Following the First World War, the Union of South Africa was granted the administration of South West Africa (formerly a German colony and today the sovereign state of Namibia) as a League of Nations mandate, which became treated in most respects as if it were another province of the Union, but never was formally annexed.
The Union of South Africa was a self-governing autonomous dominion of the British Empire. Its independence from the UK was confirmed in the Balfour Declaration 1926 and the Statute of Westminster 1931. It was governed under a form of constitutional monarchy, with the Crown represented by a governor-general. The Union came to an end with the enactment of a new constitution on 31 May 1961, by which it became a republic and temporarily left the Commonwealth, under the new name Republic of South Africa.
Unlike Canada and Australia, the Union of South Africa was a unitary state, rather than a federation, with each colony's parliaments being abolished and replaced with provincial councils. A bicameral parliament was created, consisting of a House of Assembly and Senate, and its members were elected mostly by the country's white minority. During the course of the Union the franchise changed on several occasions always to suit the needs of the government of the day. Parliamentary supremacy was a convention of the constitution, inherited from the United Kingdom; save for procedural safeguards in respect of the entrenched sections of franchise and language, the courts were unable to intervene in Parliament's decisions.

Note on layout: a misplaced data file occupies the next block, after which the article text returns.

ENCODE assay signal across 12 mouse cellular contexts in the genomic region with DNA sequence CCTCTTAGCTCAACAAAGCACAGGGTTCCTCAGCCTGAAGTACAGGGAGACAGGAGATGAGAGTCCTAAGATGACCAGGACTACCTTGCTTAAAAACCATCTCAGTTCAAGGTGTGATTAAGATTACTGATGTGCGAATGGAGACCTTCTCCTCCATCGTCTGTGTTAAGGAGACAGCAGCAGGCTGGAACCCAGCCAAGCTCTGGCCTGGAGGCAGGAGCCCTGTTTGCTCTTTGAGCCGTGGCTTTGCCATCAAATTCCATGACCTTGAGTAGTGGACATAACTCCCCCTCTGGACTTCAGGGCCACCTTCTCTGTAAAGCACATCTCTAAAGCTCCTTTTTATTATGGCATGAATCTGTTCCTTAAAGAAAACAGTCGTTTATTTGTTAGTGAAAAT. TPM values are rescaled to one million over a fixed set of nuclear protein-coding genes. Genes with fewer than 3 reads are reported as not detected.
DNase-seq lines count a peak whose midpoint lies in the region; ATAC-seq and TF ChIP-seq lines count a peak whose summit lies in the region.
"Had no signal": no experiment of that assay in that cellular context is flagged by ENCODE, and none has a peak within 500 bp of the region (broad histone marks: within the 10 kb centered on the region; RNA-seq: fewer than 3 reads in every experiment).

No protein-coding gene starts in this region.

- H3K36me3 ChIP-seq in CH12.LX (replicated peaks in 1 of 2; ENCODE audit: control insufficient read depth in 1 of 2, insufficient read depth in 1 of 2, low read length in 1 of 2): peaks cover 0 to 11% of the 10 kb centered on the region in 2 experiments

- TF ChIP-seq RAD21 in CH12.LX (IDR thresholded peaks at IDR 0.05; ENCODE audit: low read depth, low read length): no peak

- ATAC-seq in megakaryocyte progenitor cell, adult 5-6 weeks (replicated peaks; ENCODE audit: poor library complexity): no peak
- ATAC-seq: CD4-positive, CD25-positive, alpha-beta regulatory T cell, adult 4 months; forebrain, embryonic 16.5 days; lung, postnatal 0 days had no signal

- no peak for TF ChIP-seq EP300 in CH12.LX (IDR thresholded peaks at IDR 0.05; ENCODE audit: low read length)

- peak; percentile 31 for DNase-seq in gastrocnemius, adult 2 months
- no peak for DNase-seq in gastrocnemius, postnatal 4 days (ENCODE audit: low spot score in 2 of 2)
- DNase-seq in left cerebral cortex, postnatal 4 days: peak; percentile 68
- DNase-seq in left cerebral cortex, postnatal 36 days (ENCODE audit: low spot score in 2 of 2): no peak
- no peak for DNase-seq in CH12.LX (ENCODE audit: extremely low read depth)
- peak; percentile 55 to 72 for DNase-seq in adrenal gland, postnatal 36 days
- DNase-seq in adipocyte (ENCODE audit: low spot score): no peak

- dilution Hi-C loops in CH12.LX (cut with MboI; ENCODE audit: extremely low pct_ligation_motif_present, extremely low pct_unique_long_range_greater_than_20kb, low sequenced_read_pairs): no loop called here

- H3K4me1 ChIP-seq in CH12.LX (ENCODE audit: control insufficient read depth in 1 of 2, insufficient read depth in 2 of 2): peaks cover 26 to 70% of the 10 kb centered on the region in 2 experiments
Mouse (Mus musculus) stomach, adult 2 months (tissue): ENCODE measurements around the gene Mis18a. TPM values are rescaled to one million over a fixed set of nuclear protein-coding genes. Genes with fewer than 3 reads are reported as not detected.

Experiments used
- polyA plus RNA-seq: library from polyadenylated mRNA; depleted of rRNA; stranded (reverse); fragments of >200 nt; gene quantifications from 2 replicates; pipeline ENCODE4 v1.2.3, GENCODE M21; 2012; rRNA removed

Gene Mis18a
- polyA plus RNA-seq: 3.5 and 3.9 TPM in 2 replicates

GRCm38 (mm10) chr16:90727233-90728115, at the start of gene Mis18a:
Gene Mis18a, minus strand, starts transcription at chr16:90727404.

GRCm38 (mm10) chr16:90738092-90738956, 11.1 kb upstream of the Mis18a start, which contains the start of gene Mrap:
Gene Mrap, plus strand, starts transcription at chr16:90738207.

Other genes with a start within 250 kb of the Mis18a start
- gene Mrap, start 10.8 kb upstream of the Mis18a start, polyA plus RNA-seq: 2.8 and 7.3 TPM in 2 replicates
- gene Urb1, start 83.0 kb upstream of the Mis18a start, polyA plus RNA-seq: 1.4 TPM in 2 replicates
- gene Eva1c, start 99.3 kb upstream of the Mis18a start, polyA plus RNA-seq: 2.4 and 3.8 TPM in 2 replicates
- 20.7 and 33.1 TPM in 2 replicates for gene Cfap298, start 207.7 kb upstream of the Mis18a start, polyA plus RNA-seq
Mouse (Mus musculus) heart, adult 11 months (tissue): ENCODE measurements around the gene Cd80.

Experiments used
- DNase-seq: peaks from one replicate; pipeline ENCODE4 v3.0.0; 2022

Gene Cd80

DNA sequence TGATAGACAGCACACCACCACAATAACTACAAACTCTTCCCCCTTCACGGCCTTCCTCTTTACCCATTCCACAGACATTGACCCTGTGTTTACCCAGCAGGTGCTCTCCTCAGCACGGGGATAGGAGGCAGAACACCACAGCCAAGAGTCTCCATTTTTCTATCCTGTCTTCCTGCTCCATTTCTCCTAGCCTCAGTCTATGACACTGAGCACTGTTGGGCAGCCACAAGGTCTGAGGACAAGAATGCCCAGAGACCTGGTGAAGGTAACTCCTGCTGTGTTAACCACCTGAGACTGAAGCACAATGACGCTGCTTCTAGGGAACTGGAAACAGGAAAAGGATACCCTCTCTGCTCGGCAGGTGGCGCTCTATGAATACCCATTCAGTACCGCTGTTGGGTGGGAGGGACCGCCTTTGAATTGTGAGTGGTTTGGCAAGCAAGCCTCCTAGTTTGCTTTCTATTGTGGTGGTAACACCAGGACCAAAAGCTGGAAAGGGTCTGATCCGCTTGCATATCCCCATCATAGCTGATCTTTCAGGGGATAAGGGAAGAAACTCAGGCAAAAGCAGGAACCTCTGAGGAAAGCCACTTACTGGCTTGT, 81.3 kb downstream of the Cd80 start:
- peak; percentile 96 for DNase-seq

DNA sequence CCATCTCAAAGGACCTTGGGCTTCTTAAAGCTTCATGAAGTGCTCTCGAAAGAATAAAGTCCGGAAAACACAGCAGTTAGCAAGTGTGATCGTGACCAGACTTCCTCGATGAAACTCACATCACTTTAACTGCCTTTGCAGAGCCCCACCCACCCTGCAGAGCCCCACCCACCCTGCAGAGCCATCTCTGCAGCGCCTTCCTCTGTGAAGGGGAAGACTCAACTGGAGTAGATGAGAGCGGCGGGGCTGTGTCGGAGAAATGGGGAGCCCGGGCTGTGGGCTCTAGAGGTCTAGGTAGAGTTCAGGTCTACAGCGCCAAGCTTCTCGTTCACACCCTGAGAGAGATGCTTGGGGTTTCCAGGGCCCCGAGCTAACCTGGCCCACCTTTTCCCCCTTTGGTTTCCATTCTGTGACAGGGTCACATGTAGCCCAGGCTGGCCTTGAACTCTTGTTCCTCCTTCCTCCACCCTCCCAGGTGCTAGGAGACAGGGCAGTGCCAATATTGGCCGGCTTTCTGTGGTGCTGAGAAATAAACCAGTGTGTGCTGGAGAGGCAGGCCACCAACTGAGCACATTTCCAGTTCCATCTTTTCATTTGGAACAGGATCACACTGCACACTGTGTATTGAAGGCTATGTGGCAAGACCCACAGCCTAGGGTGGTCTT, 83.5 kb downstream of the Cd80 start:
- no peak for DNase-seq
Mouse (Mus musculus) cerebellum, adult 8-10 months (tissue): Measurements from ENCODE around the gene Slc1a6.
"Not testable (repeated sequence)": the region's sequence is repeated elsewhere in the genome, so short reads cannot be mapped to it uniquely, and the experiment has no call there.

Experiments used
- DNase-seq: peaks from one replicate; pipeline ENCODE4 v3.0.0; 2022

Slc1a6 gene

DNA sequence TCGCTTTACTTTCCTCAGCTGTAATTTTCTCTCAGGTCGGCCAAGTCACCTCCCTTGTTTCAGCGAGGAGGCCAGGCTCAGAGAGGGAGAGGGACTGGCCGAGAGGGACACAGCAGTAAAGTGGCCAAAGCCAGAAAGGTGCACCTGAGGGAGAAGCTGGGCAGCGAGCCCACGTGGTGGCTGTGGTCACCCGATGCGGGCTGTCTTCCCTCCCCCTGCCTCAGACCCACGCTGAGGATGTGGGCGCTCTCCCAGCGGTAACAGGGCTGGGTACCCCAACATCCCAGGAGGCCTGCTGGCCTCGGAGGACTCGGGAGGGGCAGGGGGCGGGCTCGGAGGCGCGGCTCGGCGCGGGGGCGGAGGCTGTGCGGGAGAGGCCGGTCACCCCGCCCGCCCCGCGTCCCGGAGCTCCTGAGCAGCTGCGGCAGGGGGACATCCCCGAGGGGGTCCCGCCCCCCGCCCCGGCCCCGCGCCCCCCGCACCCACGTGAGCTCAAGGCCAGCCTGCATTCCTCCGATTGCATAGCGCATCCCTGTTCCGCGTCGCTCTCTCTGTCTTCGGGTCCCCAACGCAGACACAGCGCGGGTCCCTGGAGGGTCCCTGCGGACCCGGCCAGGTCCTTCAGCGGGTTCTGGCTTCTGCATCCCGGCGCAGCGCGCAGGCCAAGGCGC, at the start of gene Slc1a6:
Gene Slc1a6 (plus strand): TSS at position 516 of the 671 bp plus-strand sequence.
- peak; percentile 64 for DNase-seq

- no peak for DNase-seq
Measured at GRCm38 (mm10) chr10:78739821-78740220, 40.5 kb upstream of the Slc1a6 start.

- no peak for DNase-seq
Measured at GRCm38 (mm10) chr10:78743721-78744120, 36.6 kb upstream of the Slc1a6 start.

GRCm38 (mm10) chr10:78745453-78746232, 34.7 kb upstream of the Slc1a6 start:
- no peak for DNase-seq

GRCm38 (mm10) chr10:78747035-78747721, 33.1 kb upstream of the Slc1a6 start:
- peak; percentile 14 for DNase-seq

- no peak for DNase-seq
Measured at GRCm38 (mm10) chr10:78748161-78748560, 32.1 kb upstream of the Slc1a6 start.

Owing to disagreements over where the Union's capital should be, a compromise was reached in which every province would be dealt a share of the benefits of the capital: the administration would be seated in Pretoria (Transvaal), Parliament would be in Cape Town (Cape Province), the Appellate Division would be in Bloemfontein (Orange Free State). Bloemfontein and Pietermaritzburg (Natal) were given financial compensation.
The Union initially remained under the British Crown as a self-governing dominion of the British Empire. With the passage of the Statute of Westminster in 1931, the Union and other dominions became equal in status to the United Kingdom and it could no longer legislate on behalf of them. The Monarch was represented in South Africa by a Governor-General, while effective power was exercised by the Executive Council, headed by the Prime Minister. Louis Botha, formerly a Boer general, was appointed first Prime Minister of the Union, heading a coalition representing the white Afrikaner and English-speaking British diaspora communities. Prosecutions before courts were instituted in the name of the Crown (cited in the format Rex v Accused) and government officials served in the name of the Crown.